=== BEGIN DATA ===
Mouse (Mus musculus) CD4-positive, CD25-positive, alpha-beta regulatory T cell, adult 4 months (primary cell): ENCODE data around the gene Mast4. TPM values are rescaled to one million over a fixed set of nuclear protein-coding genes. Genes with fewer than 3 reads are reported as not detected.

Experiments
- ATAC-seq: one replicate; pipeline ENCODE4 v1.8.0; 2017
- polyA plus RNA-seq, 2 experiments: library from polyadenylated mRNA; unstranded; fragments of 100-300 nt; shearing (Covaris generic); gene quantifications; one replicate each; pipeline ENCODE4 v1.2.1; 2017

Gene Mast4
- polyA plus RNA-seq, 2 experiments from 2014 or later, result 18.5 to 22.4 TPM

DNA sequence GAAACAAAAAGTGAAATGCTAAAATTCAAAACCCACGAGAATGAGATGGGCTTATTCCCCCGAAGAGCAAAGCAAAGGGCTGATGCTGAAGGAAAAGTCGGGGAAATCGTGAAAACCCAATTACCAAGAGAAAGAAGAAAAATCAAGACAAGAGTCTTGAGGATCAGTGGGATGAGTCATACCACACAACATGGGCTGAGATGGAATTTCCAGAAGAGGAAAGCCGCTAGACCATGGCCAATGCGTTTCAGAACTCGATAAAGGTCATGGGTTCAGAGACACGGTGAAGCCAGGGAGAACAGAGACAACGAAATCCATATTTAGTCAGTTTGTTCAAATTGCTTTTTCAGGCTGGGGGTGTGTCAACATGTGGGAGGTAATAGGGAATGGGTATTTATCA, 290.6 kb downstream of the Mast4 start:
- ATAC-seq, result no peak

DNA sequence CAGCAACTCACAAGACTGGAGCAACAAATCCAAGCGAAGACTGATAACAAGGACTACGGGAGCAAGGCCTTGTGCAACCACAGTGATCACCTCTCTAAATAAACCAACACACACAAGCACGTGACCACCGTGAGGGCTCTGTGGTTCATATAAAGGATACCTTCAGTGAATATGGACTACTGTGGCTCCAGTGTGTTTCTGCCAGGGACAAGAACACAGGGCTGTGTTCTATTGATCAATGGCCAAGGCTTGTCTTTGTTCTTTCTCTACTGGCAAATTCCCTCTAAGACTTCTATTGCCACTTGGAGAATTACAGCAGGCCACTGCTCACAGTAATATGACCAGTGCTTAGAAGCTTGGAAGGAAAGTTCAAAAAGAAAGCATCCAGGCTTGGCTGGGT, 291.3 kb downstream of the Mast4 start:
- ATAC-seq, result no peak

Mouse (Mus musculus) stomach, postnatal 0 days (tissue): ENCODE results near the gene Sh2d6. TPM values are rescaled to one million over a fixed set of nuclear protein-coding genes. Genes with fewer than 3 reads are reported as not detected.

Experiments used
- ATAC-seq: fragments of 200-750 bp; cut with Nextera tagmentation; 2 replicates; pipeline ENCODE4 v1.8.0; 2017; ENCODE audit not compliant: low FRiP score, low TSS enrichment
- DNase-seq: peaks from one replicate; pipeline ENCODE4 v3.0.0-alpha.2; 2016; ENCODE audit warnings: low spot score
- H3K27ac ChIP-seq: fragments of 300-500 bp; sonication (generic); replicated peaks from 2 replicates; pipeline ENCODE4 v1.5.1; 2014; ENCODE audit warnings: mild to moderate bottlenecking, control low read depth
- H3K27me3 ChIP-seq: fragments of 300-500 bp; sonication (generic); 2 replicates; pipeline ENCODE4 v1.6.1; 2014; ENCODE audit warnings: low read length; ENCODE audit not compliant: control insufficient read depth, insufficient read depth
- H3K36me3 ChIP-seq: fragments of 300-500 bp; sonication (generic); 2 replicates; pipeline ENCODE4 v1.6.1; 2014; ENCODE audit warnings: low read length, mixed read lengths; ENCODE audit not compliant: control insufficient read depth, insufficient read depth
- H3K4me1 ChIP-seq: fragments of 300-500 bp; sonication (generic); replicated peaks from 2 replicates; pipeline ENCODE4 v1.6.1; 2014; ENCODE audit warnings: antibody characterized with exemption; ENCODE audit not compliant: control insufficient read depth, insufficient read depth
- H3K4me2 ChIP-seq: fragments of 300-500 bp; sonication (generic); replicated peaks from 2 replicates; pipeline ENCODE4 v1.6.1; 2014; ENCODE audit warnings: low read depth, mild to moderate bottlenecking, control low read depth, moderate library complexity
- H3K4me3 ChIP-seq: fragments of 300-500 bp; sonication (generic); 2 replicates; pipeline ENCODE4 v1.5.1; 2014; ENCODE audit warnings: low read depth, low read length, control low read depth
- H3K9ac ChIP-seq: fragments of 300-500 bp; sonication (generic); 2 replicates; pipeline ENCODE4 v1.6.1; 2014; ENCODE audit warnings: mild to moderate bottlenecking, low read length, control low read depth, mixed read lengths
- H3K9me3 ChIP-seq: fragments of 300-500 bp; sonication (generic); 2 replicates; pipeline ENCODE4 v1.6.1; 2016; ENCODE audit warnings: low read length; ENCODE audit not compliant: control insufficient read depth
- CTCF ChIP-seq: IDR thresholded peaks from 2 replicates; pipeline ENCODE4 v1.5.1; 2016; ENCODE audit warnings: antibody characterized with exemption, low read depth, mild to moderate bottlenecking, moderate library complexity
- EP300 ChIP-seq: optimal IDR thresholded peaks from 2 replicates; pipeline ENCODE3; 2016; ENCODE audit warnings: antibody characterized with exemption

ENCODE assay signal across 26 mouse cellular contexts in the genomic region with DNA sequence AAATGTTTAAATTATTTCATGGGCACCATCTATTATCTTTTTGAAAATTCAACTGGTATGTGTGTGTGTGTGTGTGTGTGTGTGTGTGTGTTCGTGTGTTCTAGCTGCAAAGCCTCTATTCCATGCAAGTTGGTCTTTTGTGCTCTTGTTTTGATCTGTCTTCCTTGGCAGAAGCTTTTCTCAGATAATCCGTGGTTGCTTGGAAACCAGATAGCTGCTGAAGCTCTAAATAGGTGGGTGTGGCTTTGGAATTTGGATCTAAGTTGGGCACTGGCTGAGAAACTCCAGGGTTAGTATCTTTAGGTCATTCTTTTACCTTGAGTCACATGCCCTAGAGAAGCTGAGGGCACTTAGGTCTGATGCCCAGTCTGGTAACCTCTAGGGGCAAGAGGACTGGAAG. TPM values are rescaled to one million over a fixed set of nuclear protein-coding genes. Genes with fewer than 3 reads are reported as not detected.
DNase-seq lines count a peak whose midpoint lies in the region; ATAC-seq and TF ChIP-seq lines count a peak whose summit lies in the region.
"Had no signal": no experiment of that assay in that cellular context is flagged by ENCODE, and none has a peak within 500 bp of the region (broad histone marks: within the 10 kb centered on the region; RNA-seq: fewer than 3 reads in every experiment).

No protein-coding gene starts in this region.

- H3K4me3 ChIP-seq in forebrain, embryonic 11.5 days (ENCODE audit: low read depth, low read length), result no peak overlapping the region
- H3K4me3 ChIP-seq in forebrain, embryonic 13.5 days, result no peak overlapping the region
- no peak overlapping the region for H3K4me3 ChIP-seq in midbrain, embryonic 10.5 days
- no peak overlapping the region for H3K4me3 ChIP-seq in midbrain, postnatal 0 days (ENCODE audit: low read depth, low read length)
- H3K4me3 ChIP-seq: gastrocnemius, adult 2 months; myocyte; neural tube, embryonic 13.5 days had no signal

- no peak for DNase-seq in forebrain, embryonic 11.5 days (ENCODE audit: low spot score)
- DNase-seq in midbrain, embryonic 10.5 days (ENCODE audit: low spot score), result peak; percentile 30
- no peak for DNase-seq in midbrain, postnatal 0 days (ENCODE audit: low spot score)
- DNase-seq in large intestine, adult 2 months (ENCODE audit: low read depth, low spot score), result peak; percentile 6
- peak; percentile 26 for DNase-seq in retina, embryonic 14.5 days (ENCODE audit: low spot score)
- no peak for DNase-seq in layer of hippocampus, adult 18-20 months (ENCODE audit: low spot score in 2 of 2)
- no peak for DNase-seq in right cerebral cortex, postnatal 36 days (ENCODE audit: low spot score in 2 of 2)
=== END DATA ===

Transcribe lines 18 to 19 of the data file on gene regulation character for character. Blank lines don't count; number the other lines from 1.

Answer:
- H3K4me1 ChIP-seq: fragments of 300-500 bp; sonication (generic); replicated peaks from 2 replicates; pipeline ENCODE4 v1.6.1; 2014; ENCODE audit warnings: antibody characterized with exemption; ENCODE audit not compliant: control insufficient read depth, insufficient read depth
- H3K4me2 ChIP-seq: fragments of 300-500 bp; sonication (generic); replicated peaks from 2 replicates; pipeline ENCODE4 v1.6.1; 2014; ENCODE audit warnings: low read depth, mild to moderate bottlenecking, control low read depth, moderate library complexity